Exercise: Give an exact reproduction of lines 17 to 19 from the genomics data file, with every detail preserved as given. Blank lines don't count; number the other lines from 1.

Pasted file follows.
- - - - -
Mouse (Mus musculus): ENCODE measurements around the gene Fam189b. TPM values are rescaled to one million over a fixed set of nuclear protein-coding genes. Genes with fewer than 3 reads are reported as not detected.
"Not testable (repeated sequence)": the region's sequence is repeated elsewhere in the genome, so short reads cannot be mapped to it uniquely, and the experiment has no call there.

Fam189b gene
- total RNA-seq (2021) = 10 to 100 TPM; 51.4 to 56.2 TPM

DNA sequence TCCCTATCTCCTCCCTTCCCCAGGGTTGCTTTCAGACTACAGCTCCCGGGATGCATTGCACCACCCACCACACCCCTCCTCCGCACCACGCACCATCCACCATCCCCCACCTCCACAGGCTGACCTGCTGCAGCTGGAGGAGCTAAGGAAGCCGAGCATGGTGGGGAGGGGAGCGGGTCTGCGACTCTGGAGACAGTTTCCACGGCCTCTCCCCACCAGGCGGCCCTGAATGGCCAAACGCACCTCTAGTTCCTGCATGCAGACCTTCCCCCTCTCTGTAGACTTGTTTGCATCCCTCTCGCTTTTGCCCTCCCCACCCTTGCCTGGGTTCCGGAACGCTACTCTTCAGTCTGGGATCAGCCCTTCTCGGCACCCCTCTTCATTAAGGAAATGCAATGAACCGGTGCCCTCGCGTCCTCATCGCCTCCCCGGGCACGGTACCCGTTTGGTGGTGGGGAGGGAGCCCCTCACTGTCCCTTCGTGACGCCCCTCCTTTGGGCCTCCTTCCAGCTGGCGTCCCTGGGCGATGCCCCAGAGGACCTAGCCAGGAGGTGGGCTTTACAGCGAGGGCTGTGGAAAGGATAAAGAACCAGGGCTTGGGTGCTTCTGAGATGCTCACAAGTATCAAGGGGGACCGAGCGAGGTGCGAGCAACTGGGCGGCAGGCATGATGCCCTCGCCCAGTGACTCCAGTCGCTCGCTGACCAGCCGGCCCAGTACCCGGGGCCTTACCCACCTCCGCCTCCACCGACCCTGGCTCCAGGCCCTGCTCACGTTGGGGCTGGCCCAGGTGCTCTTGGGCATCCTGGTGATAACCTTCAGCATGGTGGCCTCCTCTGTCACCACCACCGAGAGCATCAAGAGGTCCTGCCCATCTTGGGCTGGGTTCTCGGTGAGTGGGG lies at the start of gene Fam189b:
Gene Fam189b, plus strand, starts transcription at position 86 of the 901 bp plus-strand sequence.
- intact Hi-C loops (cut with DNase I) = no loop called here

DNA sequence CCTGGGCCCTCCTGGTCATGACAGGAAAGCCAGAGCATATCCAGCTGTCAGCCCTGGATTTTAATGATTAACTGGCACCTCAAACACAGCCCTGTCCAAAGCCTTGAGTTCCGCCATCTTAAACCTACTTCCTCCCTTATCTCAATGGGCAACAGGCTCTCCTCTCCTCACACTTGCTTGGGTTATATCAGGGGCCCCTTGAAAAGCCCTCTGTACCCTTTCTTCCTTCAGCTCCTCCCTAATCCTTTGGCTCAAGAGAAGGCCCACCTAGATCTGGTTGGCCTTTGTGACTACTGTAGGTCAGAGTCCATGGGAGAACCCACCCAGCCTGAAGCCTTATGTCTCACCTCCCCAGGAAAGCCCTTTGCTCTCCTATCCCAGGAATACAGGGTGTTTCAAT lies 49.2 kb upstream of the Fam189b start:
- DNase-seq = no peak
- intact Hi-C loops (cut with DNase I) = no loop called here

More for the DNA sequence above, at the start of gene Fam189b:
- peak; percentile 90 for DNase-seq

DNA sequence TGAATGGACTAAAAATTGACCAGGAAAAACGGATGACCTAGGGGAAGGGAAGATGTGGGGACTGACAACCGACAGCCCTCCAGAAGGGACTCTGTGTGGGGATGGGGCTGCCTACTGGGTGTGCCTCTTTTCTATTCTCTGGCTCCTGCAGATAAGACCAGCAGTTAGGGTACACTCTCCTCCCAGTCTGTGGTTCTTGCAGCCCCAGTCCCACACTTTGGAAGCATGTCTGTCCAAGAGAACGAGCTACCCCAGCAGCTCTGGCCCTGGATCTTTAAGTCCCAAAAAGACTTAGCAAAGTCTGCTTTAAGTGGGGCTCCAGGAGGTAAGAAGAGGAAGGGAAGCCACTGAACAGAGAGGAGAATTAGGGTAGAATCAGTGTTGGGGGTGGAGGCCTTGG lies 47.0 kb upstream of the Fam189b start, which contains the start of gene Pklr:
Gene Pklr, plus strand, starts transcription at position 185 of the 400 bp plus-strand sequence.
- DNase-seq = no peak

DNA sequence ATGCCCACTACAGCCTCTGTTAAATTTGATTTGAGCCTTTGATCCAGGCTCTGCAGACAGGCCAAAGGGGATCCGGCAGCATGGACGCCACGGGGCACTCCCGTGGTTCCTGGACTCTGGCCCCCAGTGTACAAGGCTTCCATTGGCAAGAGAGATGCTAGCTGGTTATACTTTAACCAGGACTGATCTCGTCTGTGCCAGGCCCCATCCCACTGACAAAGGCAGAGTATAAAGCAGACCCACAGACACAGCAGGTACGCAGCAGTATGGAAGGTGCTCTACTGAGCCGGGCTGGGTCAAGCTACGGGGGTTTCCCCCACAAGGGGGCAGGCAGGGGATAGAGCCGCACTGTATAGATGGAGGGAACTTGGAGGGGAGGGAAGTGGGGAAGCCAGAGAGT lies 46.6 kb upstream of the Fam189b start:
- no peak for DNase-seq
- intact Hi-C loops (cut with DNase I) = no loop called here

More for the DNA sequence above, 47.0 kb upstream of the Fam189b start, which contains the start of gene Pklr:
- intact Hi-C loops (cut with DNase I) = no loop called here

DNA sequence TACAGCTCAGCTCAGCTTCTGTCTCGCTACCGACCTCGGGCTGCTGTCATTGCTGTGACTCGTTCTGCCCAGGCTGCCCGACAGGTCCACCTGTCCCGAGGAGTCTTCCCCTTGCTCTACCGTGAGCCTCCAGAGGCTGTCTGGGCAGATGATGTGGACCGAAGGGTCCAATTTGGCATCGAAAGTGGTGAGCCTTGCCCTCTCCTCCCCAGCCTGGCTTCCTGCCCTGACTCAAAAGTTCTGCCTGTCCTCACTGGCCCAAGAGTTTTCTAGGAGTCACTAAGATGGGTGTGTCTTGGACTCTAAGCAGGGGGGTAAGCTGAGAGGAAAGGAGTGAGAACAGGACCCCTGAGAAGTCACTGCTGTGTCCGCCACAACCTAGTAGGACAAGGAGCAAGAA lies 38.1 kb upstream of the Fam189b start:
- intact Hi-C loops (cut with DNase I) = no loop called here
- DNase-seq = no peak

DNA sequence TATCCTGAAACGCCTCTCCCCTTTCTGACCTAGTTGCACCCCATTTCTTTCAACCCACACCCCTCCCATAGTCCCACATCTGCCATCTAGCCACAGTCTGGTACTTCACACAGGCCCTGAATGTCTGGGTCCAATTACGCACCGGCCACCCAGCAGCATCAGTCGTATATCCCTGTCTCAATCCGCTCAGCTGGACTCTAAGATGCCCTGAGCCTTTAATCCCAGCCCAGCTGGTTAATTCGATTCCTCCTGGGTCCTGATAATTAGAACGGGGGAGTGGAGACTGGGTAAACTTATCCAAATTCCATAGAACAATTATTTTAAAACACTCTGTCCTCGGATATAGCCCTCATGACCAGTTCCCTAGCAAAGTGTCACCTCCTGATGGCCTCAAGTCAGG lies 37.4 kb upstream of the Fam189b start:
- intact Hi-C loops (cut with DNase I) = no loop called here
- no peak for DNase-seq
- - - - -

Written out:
- no peak for DNase-seq
- intact Hi-C loops (cut with DNase I) = no loop called here

More for the DNA sequence above, 47.0 kb upstream of the Fam189b start, which contains the start of gene Pklr: